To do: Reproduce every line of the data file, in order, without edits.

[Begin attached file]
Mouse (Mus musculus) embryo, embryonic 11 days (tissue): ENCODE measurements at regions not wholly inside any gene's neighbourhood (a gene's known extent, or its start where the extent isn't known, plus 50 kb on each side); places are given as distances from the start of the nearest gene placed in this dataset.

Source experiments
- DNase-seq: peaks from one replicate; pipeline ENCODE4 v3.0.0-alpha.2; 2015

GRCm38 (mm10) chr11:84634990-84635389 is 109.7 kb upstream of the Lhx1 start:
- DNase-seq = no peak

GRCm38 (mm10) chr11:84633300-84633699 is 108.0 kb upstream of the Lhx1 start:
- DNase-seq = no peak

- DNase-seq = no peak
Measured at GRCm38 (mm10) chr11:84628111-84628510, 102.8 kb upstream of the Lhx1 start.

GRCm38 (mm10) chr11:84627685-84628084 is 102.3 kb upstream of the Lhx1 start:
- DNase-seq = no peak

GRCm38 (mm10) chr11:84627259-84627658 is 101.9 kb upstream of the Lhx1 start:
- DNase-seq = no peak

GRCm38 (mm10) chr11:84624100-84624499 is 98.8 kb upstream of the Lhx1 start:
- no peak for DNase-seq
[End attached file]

Mouse (Mus musculus) embryo, embryonic 11 days (tissue): ENCODE measurements at regions not wholly inside any gene's neighbourhood (a gene's known extent, or its start where the extent isn't known, plus 50 kb on each side); places are given as distances from the start of the nearest gene placed in this dataset.

Source experiments
- DNase-seq: peaks from one replicate; pipeline ENCODE4 v3.0.0-alpha.2; 2015

GRCm38 (mm10) chr11:84634990-84635389 is 109.7 kb upstream of the Lhx1 start:
- DNase-seq = no peak

GRCm38 (mm10) chr11:84633300-84633699 is 108.0 kb upstream of the Lhx1 start:
- DNase-seq = no peak

- DNase-seq = no peak
Measured at GRCm38 (mm10) chr11:84628111-84628510, 102.8 kb upstream of the Lhx1 start.

GRCm38 (mm10) chr11:84627685-84628084 is 102.3 kb upstream of the Lhx1 start:
- DNase-seq = no peak

GRCm38 (mm10) chr11:84627259-84627658 is 101.9 kb upstream of the Lhx1 start:
- DNase-seq = no peak

GRCm38 (mm10) chr11:84624100-84624499 is 98.8 kb upstream of the Lhx1 start:
- no peak for DNase-seq